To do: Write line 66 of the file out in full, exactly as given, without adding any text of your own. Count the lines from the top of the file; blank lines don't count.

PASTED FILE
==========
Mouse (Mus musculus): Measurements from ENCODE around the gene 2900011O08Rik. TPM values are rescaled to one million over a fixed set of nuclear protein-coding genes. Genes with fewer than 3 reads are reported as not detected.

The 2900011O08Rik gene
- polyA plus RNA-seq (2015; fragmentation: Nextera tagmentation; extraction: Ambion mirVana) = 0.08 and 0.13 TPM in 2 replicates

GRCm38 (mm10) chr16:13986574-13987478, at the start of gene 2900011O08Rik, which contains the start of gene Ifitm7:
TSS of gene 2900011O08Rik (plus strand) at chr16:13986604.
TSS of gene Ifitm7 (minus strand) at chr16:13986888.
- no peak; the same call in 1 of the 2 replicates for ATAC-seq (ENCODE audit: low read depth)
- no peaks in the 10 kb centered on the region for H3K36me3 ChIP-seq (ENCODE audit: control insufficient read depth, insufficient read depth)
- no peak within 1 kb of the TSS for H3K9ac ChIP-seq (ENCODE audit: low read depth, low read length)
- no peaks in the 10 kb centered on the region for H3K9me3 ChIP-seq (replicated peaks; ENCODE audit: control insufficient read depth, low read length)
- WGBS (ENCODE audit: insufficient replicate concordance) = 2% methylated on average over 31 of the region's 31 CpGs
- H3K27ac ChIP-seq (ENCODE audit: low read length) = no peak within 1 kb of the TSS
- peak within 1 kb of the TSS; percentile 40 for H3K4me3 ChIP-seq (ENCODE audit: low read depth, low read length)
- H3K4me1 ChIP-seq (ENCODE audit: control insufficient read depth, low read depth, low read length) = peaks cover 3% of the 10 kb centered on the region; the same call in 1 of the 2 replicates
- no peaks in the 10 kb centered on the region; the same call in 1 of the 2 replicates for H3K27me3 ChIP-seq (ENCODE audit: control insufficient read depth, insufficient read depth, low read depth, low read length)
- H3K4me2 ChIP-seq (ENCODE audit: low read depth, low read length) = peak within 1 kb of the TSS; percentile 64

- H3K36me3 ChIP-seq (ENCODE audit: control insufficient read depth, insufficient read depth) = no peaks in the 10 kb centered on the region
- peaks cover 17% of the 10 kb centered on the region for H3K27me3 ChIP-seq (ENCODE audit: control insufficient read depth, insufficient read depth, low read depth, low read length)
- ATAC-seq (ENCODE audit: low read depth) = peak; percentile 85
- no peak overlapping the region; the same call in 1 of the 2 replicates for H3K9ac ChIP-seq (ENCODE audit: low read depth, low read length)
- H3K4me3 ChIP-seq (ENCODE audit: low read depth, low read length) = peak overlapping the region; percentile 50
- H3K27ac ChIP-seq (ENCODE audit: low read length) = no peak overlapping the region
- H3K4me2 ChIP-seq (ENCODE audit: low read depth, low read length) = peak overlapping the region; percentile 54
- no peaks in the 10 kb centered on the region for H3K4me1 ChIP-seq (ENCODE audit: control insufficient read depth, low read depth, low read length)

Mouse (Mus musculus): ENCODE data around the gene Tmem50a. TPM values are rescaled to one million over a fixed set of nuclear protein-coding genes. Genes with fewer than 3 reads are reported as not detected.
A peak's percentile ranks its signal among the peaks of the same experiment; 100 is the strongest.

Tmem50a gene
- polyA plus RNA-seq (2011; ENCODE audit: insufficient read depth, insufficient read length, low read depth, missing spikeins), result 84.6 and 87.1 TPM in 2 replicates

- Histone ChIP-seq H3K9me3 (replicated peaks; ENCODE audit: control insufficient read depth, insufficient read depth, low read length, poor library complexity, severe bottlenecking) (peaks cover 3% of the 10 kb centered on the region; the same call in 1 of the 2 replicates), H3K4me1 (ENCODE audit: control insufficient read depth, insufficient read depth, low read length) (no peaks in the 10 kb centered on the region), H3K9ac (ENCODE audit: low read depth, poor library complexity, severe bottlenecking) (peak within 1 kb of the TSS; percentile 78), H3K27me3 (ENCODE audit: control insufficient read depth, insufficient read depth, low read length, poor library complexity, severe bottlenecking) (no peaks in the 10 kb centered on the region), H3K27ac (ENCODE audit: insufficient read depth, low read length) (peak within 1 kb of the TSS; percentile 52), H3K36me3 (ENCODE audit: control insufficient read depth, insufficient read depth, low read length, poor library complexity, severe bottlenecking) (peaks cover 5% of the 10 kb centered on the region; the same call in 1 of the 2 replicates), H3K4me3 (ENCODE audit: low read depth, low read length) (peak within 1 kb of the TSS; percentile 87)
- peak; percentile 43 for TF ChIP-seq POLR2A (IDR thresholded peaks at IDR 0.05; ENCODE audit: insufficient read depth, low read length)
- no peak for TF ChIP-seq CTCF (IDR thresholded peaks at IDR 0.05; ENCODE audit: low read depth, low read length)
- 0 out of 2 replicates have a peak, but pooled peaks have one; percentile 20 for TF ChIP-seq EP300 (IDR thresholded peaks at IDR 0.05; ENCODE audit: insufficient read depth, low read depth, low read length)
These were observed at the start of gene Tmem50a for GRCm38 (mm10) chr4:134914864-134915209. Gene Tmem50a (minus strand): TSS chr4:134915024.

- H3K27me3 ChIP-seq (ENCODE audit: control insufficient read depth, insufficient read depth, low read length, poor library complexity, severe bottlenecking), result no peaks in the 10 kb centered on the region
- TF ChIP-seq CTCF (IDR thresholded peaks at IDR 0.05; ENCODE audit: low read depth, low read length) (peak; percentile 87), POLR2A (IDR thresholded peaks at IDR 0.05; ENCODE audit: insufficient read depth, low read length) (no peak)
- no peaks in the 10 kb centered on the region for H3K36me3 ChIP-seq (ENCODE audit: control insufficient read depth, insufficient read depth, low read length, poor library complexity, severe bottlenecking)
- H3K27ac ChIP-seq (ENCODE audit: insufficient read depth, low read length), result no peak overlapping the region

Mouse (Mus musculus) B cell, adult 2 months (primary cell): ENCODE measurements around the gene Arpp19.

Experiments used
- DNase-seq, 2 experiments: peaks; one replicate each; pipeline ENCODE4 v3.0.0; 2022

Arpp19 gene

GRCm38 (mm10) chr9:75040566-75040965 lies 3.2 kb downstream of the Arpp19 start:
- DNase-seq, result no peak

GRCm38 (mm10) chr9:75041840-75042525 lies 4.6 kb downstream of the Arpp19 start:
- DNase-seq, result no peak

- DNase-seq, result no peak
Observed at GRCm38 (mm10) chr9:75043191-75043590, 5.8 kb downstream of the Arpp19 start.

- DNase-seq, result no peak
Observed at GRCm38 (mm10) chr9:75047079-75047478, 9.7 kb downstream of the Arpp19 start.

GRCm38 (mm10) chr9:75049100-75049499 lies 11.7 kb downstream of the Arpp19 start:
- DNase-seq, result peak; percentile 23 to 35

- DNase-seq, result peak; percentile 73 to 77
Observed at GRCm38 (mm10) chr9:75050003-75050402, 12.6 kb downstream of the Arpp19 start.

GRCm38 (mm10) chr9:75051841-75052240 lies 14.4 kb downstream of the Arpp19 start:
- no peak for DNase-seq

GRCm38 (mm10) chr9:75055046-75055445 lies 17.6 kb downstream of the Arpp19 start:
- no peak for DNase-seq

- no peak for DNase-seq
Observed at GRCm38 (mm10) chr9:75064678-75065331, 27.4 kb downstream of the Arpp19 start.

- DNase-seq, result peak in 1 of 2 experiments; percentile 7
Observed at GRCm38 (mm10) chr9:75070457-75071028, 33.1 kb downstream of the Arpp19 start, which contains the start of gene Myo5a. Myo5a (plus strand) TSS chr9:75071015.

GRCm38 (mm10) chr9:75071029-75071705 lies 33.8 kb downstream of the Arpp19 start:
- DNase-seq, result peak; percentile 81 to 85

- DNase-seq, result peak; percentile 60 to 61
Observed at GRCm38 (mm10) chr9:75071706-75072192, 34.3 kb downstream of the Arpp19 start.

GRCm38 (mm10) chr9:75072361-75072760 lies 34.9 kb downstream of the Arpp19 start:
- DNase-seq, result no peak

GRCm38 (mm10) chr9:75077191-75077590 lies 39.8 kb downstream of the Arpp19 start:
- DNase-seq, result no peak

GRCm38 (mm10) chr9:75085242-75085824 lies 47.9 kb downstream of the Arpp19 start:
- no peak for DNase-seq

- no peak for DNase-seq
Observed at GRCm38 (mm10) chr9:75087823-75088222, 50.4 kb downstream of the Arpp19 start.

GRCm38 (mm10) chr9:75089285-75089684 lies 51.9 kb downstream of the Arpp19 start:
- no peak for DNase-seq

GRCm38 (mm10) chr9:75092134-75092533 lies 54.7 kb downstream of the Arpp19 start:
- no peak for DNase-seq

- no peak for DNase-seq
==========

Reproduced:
GRCm38 (mm10) chr9:75072361-75072760 lies 34.9 kb downstream of the Arpp19 start: